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Sunday, 30 September 2018


BULLION:-
 Gold prices dipped in the morning session, with the dollar holding steady after marking a near three-week high in the previous session in the wake of the U.S. Federal Reserve’s plans last week for multiple interest rate hikes by 2020. Spot gold was down 0.2 percent at $1,189.22 at the time of writing. The metal fell 0.8 percent in September, marking its sixth straight monthly decline and longest monthly losing streak since January 1997. On Friday, gold touched its lowest since Aug. 17 at $1,180.34 an ounce. U.S. gold futures were down 0.3 percent at $1,193.0 an ounce. The dollar index was steady against a basket of major currencies, having touched its highest since Sept. 10 in the previous session. The Fed raised interest rates last week and said it planned four more increases by the end of 2019 and another in 2020. U.S. consumer spending increased steadily in August, supporting expectations of solid economic growth in the third quarter, while a measure of underlying inflation remained at the Fed’s 2 percent target for a fourth straight month. China will cut import tariffs on textile products and metals, including steel products, to 8.4 percent from 11.5 percent, effective Nov. 1, the finance ministry said on Sunday.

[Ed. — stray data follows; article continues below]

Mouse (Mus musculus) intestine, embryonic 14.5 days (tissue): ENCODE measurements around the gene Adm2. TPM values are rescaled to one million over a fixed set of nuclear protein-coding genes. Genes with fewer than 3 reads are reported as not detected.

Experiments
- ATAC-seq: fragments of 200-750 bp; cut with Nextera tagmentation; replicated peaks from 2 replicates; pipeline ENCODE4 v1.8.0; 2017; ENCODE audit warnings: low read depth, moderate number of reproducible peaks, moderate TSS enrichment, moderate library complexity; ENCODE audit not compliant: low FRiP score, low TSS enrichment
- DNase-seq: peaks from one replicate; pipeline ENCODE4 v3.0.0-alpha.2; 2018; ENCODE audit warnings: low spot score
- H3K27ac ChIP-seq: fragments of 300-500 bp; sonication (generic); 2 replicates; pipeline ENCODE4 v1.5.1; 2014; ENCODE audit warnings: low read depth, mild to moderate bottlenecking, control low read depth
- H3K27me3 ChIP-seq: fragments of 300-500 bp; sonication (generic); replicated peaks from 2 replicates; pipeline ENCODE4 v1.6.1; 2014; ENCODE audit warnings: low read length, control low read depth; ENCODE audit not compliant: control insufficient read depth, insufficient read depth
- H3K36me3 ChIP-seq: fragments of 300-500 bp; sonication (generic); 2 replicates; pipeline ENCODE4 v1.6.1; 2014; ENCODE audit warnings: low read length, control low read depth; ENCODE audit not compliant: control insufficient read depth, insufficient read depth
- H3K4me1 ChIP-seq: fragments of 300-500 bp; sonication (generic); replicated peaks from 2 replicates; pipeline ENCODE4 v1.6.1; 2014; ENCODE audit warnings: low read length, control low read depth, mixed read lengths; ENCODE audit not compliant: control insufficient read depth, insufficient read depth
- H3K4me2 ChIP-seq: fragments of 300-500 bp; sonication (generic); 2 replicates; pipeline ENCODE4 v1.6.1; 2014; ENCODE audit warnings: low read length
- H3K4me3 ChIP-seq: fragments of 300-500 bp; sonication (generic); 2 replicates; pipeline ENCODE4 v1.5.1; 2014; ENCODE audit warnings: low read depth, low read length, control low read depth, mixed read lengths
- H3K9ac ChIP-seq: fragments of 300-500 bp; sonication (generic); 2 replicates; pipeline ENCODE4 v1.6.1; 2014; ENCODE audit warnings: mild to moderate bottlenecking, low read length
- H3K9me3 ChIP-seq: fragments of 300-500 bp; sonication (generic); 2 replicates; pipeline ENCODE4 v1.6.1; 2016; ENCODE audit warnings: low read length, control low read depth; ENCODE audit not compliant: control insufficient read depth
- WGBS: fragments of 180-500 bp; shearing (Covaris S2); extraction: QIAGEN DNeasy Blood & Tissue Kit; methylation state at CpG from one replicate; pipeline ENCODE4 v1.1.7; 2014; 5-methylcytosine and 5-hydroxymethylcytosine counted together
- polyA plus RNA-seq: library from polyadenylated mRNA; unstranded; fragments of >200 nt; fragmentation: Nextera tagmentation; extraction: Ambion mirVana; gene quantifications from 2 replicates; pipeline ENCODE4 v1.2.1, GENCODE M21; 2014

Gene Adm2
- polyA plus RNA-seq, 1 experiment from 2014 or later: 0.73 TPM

METALS:-
 London metal prices eased on Monday amid evidence that the Sino-U.S. trade dispute impacted China’s manufacturing activity last month and as a week-long holiday got underway in the country. Growth in China’s manufacturing sector sputtered in September as both external and domestic demand weakened, two surveys showed on Sunday, raising the pressure on policymakers as U.S. tariffs appear to be inflicting a heavier toll on the Chinese economy. A private survey showed growth in the factory sector stalled after 15 months of expansion, with export orders falling the fastest in over two years, while an official survey confirmed a further manufacturing weakening. London Metal Exchange copper had eased 0.3 percent to $6,242 a tonne by 0219 GMT, following a gain of 1.2 percent on Friday. Copper prices climbed 4.7 percent in September, the largest monthly gain in a year when prices have dropped a total of nearly 14 percent.